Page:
Chapter 3 will introduce and the 3Dprint.AI framework in manual and automatic mode. It will analyse the organisation of community and data. It will present both technical and ethical challenges and analyse plans for its economic efficiency.

Chapter 4 will introduce the extruder, which was developed for RC1 by implementing most of the steps of the framework in the manual mode. It will evaluate the experience from the B made workshop of Bartlett where all the designs were given to the students from other clusters.

Chapter 5 will evaluate and criticise the research described in this thesis and, conclude by laying out the path for the future development of the framework.

1.5 Intended Contributions

This research intends to engage three different groups of readers. For architects – design researchers, it aims to problematize on the existing limitations of digital fabrication and illustrate the potential of creating an open-source community for applying machine learning in AM for pushing both designs and fabrication out of their current limits. For re-
searchers in artificial intelligence and programmers, this thesis aspire to inform them about the problems of AM and motivate them for the implementation of machine-learning algorithms in AM in order to
revolutionize it. For makers and thinkers, it aims to demonstrate a framework for making things in large scale using robotic AM while clearly highlighting the challenges, dangers and prospects of it.

02| Background

Figure 4. Daedalus Pavillion detail, Ai build, 2016.

2.1 Problem statement

The problem statement of the thesis is based on the problems that have persisted historically in AM implementation on a large scale; though it is continuously gaining momentum at the prototyping scale. At the same time, according to Carpo (2017), machine learning algorithms have been developed and successfully applied to many different fields from digital design to fabrication. Furthermore, Anderson (2012) has contended that the open-source communities have revolutionised codes and systems and online interaction among the users can lead to great innovations. Consequently, this thesis tackles the question of whether open innovation and AI algorithms can be applied to large scale AM and accelerate its development.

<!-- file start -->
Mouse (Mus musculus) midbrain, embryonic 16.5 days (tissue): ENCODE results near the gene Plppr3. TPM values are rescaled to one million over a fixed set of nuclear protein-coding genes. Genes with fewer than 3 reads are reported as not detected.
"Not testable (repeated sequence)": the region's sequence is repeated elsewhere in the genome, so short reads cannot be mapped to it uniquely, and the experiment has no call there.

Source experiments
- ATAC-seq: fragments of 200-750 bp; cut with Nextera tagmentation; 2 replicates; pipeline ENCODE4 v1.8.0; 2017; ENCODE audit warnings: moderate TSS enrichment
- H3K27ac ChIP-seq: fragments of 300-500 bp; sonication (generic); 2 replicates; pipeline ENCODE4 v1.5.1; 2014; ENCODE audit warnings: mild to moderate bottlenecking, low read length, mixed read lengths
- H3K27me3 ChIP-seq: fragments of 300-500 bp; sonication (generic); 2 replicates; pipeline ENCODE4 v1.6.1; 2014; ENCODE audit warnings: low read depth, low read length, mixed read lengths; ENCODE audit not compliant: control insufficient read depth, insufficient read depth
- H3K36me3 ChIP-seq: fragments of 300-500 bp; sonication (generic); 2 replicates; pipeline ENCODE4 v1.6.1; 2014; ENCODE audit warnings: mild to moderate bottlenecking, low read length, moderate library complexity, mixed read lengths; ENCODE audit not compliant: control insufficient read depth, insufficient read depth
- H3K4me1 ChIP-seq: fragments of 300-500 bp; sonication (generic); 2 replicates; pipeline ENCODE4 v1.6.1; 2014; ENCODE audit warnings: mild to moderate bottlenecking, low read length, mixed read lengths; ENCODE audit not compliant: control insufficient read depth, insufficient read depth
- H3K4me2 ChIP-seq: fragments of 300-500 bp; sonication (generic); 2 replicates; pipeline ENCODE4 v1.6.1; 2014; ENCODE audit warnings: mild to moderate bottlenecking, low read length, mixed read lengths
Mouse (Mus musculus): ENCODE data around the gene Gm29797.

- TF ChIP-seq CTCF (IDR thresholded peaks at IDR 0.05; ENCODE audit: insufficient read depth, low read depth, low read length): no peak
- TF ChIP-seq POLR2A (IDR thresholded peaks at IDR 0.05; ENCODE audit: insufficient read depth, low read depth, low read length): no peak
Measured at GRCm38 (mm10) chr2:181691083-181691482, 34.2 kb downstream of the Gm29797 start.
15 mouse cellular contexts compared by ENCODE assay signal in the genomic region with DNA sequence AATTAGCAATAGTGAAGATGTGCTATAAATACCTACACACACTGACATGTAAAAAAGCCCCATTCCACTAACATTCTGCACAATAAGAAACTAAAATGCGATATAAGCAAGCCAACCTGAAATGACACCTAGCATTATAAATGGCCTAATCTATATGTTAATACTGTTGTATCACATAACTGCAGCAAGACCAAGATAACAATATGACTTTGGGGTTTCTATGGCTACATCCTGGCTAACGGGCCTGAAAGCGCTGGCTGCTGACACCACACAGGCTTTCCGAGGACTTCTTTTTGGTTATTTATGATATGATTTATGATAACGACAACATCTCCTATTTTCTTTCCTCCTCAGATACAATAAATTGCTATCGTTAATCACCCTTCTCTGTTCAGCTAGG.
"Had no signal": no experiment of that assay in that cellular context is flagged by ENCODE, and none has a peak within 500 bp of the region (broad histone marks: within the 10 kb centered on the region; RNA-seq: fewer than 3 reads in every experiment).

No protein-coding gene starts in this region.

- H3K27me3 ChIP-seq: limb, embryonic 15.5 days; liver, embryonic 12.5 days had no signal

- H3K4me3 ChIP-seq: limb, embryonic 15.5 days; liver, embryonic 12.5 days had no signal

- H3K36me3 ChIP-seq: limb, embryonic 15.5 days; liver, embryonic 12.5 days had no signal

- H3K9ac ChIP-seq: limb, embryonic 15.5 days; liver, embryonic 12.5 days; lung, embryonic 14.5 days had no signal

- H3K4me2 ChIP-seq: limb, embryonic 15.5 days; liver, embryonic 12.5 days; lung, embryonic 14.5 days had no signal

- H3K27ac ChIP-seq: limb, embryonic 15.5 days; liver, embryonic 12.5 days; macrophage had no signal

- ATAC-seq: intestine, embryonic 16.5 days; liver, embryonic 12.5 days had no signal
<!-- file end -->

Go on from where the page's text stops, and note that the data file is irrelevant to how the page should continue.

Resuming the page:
2.2 Debates on the main idea of the framework

On the one hand, it can be assumed that the computational power and the algorithmic innovation in the post-digital era can lead to great innovation using AM. However, on the other hand, Hebron (2016) has pointed out that machine learning algorithms need to be explored more intensively because, according to the researchers, they are still at a primitive stage.

Moreover, although AM tends to be a source of innovation, the cost and the complexity of the process prevent people from experimenting with it (Rayna, Striukova and Darlington, 2015). Indeed, learning, the skills required for using 3d printers or robots tend to be time-consuming and effort-intensive. Consequently, users tend to quickly lose interest in such machines, preferring not to use them. However, digital platforms can help overcome these difficulties since, most of the time, they enable multiple interactions between users to exchange knowledge and ideas on specific issues and quickly gain skills (Srnicek, 2017). Many digital companies such as Google, service start-ups such as Uber, and manufacturing industries, such as Siemens have started using platforms for informing customers about their services and products, to instruct them and make their services and products more accessible to people (Srnicek, 2017).

Furthermore, an open-source machine-learning framework for large scale AM tends to be a technologically complex and computationally intensive procedure. Therefore, the technical problems that can arise at every step in the process of its creation can make the framework non-functional and just a waste of time and energy. However, Pearson (2016) has noted that the governance inside open source communities can distribute the responsibility of resolving the technical issues among the community’s users for converting a concept into a functional model since the flexibility of open source environments enables easy and fast modifications of the system.